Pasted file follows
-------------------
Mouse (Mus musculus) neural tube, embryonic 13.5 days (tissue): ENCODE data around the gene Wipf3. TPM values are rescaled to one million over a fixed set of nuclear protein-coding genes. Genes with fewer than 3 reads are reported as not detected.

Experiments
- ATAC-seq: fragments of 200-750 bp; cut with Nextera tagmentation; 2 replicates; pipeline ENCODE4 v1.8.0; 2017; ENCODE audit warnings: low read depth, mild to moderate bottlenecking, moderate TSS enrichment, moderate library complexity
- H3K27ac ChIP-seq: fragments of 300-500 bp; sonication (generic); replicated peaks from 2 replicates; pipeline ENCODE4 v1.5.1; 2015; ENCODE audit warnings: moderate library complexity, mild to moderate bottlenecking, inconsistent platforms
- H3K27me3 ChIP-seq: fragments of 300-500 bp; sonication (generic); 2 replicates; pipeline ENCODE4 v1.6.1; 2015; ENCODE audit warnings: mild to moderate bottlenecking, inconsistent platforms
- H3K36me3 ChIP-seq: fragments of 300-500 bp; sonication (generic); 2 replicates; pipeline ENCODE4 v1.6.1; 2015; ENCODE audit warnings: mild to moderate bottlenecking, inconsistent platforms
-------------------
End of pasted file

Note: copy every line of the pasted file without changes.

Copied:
Mouse (Mus musculus) neural tube, embryonic 13.5 days (tissue): ENCODE data around the gene Wipf3. TPM values are rescaled to one million over a fixed set of nuclear protein-coding genes. Genes with fewer than 3 reads are reported as not detected.

Experiments
- ATAC-seq: fragments of 200-750 bp; cut with Nextera tagmentation; 2 replicates; pipeline ENCODE4 v1.8.0; 2017; ENCODE audit warnings: low read depth, mild to moderate bottlenecking, moderate TSS enrichment, moderate library complexity
- H3K27ac ChIP-seq: fragments of 300-500 bp; sonication (generic); replicated peaks from 2 replicates; pipeline ENCODE4 v1.5.1; 2015; ENCODE audit warnings: moderate library complexity, mild to moderate bottlenecking, inconsistent platforms
- H3K27me3 ChIP-seq: fragments of 300-500 bp; sonication (generic); 2 replicates; pipeline ENCODE4 v1.6.1; 2015; ENCODE audit warnings: mild to moderate bottlenecking, inconsistent platforms
- H3K36me3 ChIP-seq: fragments of 300-500 bp; sonication (generic); 2 replicates; pipeline ENCODE4 v1.6.1; 2015; ENCODE audit warnings: mild to moderate bottlenecking, inconsistent platforms